How Managers Should Manage Workplace Envy

How Managers Should Manage Workplace Envy

Envy is all around us, regardless of the context and circumstances, in all aspects of our personal and professional lives.

This is especially true of the workplace and specifically in the way in which people work towards their objectives and targets.

The challenge for any manager is to channel this negative energy into something far more positive and productive, for the team, the wider organisation and the individual.

This can be achieved through the following strategies:

  1. Channelling Envy

Transforming the destructive aspects of envy into constructive emotions, or at least reducing its damage, is an essential starting point in this process. Controlling the harmful effects of envy will automatically improve working relationships and outputs. This process is all about bringing envy out into the open where staff can discuss its effects which will almost inevitably have a focus around an honest conversation that unpicks rivalries and perceived inequalities that then undermine effectiveness and efficiency.


Managers can help here by being open about the parameters for making decisions and the standards by which employees are assessed and promoted. Are these tools valid, precise and fair and can you justify them?


  1. Team management

Envy can be reduced by sharing power, giving away responsibility and giving credit to staff whenever possible. Good teamwork is helped and developed through increasing the availability of scarce resources around the team and setting targets carefully so that they do not create a sense of competition and unnecessary stress.


Well-managed teams should be discouraged away from competition and making unhealthy comparisons by setting up unique and separate tasks to be completed by team members using feedback in a sensitive manner so as to eliminate any issues that may create a sense of insecurity and envy.  Team meetings need to be open, truthful, and run in a way that ensures that everyone’s opinions matter and are valued as such.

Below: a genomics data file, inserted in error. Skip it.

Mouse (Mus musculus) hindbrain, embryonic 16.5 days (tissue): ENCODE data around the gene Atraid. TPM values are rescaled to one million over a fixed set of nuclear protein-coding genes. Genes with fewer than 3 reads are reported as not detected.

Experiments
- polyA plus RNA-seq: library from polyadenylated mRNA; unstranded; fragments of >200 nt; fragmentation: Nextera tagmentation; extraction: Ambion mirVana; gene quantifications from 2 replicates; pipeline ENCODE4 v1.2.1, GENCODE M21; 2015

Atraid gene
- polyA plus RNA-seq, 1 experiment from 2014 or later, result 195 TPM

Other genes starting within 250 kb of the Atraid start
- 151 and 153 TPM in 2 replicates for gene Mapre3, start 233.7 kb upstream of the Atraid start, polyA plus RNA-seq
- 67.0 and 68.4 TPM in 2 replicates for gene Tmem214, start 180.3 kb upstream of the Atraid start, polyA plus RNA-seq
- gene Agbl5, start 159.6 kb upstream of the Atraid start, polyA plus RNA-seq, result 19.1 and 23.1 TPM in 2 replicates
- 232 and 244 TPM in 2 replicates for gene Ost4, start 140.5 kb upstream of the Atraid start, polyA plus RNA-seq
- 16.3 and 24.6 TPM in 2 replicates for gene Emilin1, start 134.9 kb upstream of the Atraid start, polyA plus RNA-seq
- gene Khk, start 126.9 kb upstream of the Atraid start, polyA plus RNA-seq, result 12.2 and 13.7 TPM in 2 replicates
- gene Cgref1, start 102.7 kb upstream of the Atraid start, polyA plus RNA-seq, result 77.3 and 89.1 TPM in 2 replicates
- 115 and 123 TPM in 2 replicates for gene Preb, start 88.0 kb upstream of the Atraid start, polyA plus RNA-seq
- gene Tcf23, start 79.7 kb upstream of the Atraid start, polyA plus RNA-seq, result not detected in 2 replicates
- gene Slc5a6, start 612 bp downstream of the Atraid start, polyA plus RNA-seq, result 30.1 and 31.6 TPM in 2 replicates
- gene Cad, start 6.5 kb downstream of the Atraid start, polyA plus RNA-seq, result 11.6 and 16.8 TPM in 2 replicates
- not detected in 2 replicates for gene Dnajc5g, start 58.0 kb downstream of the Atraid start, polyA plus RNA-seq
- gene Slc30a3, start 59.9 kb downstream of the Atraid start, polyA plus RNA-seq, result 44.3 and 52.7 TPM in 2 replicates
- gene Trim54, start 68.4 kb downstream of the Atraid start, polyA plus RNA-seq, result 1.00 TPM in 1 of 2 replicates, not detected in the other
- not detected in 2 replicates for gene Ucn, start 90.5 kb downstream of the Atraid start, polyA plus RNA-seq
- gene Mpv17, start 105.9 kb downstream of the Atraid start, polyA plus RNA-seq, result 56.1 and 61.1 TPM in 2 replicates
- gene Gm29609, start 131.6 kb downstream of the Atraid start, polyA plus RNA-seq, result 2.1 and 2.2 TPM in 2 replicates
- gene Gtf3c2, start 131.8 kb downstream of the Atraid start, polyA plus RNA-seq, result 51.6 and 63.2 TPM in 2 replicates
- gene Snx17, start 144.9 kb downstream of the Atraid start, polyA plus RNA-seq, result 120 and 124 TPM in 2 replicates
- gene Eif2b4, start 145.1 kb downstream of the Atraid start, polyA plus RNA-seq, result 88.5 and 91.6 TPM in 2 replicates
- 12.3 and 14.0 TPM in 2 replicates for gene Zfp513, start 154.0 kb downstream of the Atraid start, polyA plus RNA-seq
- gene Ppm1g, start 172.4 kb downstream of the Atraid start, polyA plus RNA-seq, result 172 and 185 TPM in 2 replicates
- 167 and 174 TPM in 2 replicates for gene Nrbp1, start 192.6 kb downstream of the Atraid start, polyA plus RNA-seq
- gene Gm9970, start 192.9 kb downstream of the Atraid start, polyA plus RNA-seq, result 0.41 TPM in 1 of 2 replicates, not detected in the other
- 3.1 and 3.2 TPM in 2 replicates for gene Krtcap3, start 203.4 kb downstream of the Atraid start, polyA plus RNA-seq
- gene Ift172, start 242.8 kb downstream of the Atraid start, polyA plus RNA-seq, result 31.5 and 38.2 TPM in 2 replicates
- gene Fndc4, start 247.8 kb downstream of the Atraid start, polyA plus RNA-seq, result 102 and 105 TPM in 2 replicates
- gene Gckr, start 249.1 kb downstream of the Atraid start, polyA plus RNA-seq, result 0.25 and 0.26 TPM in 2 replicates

1. Rewards and Recognition

Explicit, often public and glitzy, recognition of work done by both individuals and teams generates a very high level of envy and stress so to make this a fair process, which does not work to alienate staff, we need to have clear, objective and very transparent criteria that make these decisions credible.


Any payment rates used by management must be fully aligned to the demonstration of key tasks and should specifically detail the demonstration and delivery of key skills and attributes. Critically, managers need to use a system of reward and recognition that balances the benefits of competition that seek to motivate employees with its costs in terms of the development of envy amongst the wider staff group.

Any management system is prone to the rise and development of envy in its various forms and managers need to be fully aware of this process as it will undermine efforts to achieve targets and complete objectives.

Good Luck!

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